It may seem like a hassle to log all of your various activities throughout high school, but it is important to take note of them while they’re fresh in your mind. It’s always harder to remember important or intriguing details later. If you play sports, for example, keep track of any conference recognitions or noteworthy wins. Participated in the spring musical? Document that. Are you a musician or involved in community service? Write those down as well. Include any part-time jobs, internships, or volunteering you have done. If you receive an award or are inducted into the National Honors Society, make sure to include that. You do not want to pad your resume (keep it to one page), but this is an essential component of your application, providing colleges with an overview of your interests, activities, and accomplishments. Don’t skimp here!
4. Challenge yourself academically
Many parents think that it is better for students to receive straight As on their report cards than to take a rigorous course-load. Whereas good grades are certainly important, it is also vital that you push yourself academically. What this looks like can vary depending on a student’s academic level, but all students can show evidence of challenging themselves. If your school offers Advanced Placement (AP), International Baccalaureate (IB), or dual-enrollment college courses, take advantage of these upper-level classes when possible and if appropriate. Honors (or Accelerated or Advanced) courses are also very helpful in this regard. College admissions will take your grade point average into account, but they will also be looking at the sorts of coursework you have completed in the past four years, looking for signs of rigor. A grade of B in AP Chemistry will be more impressive than an A in regular Chemistry. Taking rigorous classes demonstrates to colleges that you are pushing yourself on a higher level academically.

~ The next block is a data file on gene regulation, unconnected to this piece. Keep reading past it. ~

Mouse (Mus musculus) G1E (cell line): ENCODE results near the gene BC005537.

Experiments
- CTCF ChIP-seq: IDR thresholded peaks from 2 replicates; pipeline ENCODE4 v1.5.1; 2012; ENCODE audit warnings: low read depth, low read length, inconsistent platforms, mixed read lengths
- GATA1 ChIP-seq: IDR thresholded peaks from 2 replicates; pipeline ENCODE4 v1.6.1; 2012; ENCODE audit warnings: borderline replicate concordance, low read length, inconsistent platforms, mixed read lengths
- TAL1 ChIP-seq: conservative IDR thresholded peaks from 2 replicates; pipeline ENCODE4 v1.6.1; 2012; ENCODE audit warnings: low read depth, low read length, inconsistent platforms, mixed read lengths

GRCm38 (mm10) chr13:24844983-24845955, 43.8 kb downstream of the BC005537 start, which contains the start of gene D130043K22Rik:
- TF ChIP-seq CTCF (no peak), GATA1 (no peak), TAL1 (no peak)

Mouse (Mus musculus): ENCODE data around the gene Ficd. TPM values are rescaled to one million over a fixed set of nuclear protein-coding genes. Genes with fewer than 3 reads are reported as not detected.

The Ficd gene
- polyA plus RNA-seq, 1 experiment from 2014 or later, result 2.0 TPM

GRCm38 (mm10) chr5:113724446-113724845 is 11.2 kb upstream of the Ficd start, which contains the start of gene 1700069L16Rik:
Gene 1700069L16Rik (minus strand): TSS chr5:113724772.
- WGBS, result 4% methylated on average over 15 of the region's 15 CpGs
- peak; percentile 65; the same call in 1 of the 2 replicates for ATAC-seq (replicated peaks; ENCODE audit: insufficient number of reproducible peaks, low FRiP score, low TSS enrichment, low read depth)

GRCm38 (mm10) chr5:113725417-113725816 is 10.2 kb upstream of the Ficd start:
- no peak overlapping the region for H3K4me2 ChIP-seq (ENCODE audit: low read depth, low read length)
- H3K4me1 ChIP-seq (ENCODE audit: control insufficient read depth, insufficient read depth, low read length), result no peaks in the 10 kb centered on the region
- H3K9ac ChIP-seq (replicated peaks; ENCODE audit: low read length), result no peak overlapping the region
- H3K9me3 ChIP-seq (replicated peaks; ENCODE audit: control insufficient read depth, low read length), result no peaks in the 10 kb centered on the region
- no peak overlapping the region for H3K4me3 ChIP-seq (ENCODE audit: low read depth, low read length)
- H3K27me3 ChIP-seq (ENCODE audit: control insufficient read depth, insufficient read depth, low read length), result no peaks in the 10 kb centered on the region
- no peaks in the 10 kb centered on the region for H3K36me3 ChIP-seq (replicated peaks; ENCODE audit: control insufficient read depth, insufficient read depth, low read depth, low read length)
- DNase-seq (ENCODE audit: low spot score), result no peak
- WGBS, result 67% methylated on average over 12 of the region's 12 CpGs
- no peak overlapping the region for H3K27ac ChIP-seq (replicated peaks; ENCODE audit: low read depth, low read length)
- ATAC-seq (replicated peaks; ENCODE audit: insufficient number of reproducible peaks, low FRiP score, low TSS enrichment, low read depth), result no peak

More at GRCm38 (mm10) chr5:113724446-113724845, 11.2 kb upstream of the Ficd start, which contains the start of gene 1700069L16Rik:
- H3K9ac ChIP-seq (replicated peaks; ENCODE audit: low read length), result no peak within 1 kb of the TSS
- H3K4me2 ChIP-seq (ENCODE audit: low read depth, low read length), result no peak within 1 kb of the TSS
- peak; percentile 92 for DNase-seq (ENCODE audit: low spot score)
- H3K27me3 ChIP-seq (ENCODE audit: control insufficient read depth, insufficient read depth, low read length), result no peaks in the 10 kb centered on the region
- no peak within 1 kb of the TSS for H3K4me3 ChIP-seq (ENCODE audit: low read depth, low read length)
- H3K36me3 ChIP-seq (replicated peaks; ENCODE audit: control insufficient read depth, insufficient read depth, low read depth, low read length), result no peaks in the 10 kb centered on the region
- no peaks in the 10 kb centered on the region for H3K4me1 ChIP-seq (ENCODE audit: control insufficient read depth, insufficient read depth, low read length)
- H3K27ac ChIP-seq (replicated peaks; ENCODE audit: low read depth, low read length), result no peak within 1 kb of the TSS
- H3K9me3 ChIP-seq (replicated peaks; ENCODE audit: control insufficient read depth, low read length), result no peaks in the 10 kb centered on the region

5. Nurture your passions!
Are you an editor of your school newspaper? Have you studied violin seriously since you were in elementary school? Do you like volunteering at a local senior citizen center or community garden? Nurture your passions and abilities through extracurricular activities! Colleges and universities want to see that prospective students are active and productive members of their community. Evidence of this can include community service, part-time jobs, or volunteering for organizations. And the more initiative and leadership you can show, the better. If your school does not offer drama but you have always been interested in acting or directing, get involved with your local theater. If you want to go into a health care profession, find opportunities at a hospital. When you seek opportunities outside of school, you not only foster your own growth, but benefit the greater community. Above all, be authentic. Colleges look for sustained, focused, genuine commitment.
These five tips can make a real difference. Remember: the college admissions process has changed dramatically in recent years, becoming more competitive and more complicated–and more stressful. Schools are looking for students who stand out from the pack, who have developed their passions in authentic ways, showing initiative and leadership while challenging themselves both inside and outside of the classroom. Colleges are also seeking applicants who seem most likely to attend their school. You can set yourself up for success by staying on top of the process, understanding how it works, and being proactive. College admissions offices are flooded with thousands of worthy applicants every year, and they will look closely at each applicant before deciding whether or not he or she is a fit for their school. It is up to you to show them your potential and make the case for why you would be a perfect match for their school.